This post was originally published on October 17, 2011. It has been updated and reposted for readers’ enjoyment.
Y’all know how much I love my “heritage” recipes. This one of the absolutely best of those. Just chock full of childhood memories – Egg Custard Pie. I’m not absolutely certain that this pie is strictly a southern heritage recipe, but it seems so to me. Maybe that’s just because it has always been one of my favorites.
Now, if you’re looking for one of those “mile high” type pies that’s rich and extra sweet, then this pie is not for you. But if you want a luscious, creamy treat that is perfect after any meal, I have your recipe right here. This is really nothing more than egg custard baked in a pie crust. It has the richness of whole milk and eggs and the perfume of a dusting of nutmeg but it is not overly sweet. If I had to choose my favorite pie, it would be difficult to choose between this one and a coconut meringue, but I think the egg custard would win.
This is the simplest recipe that I know for egg custard. Lots of recipes require the milk to be scalded and gradually beaten into the egg and sugar mixture and I’ve made it that way many, many times. But, I have also found that it doesn’t make much difference at all whether the milk is scalded or just added right into the eggs and sugar. I can’t tell the difference in the finished pie and skipping that scalding step makes this recipe go so quickly. I’m all for fewer steps and less time making dessert. In fact, you can make this pie up in less than five minutes, pop it in the oven and have a lovely dessert baking away while you cook dinner.
Start by preparing the pie crust. Now I won’t go into it all over again, but just suffice it to say that homemade pie crusts and I are not friends. We’re barely on speaking terms. Homemade pie crust hates me and the feeling is pretty much mutual. So, I’ll start with a frozen crust which I have thawed according to its package directions. Prick the crust all over with the tines of a fork. Lightly beat an egg white and brush it all over the unbaked crust. The egg white will help keep the crust from becoming soggy.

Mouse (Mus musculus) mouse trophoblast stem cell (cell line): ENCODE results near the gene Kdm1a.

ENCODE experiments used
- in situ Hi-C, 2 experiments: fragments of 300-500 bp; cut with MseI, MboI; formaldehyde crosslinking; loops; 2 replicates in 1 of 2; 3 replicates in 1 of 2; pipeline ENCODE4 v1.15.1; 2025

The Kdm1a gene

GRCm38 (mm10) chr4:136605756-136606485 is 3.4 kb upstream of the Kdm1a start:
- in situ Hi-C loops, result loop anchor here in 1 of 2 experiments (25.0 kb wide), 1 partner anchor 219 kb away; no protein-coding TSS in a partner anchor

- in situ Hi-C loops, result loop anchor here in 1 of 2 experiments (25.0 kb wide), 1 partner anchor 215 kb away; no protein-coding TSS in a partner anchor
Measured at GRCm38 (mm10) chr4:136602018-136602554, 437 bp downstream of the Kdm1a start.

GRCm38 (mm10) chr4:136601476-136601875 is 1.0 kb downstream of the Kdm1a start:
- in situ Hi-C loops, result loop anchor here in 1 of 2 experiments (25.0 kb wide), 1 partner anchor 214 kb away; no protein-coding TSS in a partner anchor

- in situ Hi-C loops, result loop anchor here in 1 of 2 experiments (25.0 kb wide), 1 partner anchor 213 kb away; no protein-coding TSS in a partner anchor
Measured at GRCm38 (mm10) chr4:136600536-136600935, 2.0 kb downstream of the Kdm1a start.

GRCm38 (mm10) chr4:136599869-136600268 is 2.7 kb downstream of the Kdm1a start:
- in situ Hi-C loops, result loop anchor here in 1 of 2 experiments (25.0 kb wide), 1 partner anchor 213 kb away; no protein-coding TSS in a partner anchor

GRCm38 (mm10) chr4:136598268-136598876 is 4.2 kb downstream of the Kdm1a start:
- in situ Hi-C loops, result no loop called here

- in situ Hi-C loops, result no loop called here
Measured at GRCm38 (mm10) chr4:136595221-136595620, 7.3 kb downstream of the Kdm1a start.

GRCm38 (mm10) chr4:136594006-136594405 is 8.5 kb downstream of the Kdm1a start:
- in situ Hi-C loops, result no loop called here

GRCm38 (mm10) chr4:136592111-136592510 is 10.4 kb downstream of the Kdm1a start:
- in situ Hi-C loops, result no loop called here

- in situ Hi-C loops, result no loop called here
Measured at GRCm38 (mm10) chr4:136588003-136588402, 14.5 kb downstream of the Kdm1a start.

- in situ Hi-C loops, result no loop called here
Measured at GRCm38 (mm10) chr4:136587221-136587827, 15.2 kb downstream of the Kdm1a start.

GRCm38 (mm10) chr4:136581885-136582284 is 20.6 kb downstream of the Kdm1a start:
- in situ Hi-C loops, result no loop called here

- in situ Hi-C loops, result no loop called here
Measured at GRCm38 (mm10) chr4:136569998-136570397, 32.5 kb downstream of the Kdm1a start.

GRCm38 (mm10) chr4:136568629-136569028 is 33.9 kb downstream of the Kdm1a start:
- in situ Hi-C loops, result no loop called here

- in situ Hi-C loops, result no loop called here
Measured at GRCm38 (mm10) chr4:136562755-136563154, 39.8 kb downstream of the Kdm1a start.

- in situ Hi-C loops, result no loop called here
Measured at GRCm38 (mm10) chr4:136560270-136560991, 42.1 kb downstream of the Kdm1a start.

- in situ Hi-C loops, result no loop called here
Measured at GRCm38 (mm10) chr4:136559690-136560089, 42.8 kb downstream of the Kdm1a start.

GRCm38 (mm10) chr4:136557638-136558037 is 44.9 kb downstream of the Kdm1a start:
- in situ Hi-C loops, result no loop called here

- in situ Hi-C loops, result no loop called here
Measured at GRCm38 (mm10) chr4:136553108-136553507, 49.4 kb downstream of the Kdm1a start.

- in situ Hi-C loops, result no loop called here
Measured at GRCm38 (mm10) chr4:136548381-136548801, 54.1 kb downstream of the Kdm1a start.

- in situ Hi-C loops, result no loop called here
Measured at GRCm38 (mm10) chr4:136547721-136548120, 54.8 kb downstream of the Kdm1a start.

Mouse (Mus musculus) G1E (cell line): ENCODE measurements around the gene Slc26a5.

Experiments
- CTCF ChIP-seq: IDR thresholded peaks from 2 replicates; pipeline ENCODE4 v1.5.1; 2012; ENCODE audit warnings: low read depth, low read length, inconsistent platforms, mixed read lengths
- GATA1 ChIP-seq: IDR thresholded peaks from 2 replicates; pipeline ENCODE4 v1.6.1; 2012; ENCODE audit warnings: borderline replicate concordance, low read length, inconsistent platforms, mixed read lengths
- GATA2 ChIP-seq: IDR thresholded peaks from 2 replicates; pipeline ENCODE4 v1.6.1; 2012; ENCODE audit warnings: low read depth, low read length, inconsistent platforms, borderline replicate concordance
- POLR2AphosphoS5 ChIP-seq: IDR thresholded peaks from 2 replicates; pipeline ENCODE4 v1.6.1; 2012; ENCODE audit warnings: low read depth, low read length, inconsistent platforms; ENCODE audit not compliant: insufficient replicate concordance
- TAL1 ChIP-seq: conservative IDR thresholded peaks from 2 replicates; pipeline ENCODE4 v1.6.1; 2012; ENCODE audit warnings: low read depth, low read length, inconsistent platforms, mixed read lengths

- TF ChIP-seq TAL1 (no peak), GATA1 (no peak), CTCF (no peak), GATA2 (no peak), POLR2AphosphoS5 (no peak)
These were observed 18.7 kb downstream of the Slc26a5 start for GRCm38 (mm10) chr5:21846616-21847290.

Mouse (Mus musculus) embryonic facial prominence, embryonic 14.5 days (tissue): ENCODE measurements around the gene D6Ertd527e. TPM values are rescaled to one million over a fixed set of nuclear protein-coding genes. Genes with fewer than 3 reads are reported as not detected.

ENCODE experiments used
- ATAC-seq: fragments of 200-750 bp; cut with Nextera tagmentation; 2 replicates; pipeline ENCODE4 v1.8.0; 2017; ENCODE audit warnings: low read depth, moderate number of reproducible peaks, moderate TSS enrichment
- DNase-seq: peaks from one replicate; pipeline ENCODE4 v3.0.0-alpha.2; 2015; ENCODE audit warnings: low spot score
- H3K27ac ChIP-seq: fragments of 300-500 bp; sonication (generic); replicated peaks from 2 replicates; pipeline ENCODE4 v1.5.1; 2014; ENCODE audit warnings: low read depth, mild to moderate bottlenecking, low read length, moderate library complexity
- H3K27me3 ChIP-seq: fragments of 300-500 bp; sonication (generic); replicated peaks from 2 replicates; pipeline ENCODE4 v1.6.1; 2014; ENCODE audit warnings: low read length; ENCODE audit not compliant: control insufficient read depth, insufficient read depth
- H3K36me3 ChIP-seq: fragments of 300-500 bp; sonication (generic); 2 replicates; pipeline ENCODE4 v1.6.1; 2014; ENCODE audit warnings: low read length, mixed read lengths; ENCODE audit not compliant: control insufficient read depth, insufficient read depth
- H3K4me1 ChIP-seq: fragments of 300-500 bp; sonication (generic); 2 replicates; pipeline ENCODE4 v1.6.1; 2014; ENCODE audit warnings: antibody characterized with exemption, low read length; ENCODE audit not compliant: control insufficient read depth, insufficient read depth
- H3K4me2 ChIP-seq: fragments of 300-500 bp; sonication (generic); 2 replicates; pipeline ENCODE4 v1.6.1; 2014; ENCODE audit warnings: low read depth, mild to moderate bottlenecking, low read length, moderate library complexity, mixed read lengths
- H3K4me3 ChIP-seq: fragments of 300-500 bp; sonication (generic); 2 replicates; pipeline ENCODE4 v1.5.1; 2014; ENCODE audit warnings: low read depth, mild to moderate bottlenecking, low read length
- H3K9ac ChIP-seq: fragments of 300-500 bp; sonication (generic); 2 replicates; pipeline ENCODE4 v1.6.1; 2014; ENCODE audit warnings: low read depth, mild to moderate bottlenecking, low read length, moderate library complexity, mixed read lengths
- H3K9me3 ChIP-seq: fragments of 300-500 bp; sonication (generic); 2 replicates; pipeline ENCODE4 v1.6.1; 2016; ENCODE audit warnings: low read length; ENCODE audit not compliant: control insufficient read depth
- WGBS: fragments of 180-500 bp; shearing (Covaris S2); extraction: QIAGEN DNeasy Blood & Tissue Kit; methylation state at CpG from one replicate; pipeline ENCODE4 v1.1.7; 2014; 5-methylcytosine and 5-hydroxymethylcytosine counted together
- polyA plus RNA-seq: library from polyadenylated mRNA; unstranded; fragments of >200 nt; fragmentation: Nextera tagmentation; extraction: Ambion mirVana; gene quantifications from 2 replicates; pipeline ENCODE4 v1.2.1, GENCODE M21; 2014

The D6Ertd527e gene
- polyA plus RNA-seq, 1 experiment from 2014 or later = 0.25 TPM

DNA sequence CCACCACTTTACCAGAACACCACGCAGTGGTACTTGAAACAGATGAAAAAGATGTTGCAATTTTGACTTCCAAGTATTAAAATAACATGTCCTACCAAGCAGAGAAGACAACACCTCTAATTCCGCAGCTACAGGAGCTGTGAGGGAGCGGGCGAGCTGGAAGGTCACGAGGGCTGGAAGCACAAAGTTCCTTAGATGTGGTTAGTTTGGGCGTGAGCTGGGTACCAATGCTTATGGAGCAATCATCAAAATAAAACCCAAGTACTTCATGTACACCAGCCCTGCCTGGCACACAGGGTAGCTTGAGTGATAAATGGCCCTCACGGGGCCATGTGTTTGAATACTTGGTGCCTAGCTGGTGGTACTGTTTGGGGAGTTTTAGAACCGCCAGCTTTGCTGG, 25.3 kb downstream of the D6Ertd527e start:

And for some reason, I always think egg custard is best in a regular crust instead of a deep dish. It just seems more old-fashioned and that fits perfectly with this pie.
Preheat the oven to 400 degrees. Set the crust aside while you prepare the custard. In a medium bowl, add the beaten eggs and egg yolk, the sugar, salt and vanilla. Mix those together a little and then whisk in the milk.
Put the prepared crust on a baking sheet and then pour the custard into the crust. You will probably have a bit left over just like I did. You can cook that up in two little custard cups. It makes two delicious little treats for the cook :-) Dust the top of the pie and custard cups with nutmeg.
Carefully place the baking tray into the oven and let the pie cook for 30 to 35 minutes. Check to see if your pie is ready by inserting a knife near the center. If it comes out clean, you’re all set.
Remove the pie (and custard cups if you used them) to a cooling rack. Serve at room temperature and refrigerate any leftovers. Occasionally I serve a spoonful of very lightly sweetened whipped cream alongside my Egg Custard Pie, but I think it’s really perfect all by itself.
Other custard recipes you might enjoy:
- Apple-Buttermilk Custard Pie from Myrecipes.com
- The Family Foodie’s Caramel Custard Pie
- Mom’s Lemon Custard Pie from Taste of Home
- Blueberry Custard Pie from Lisa is Cooking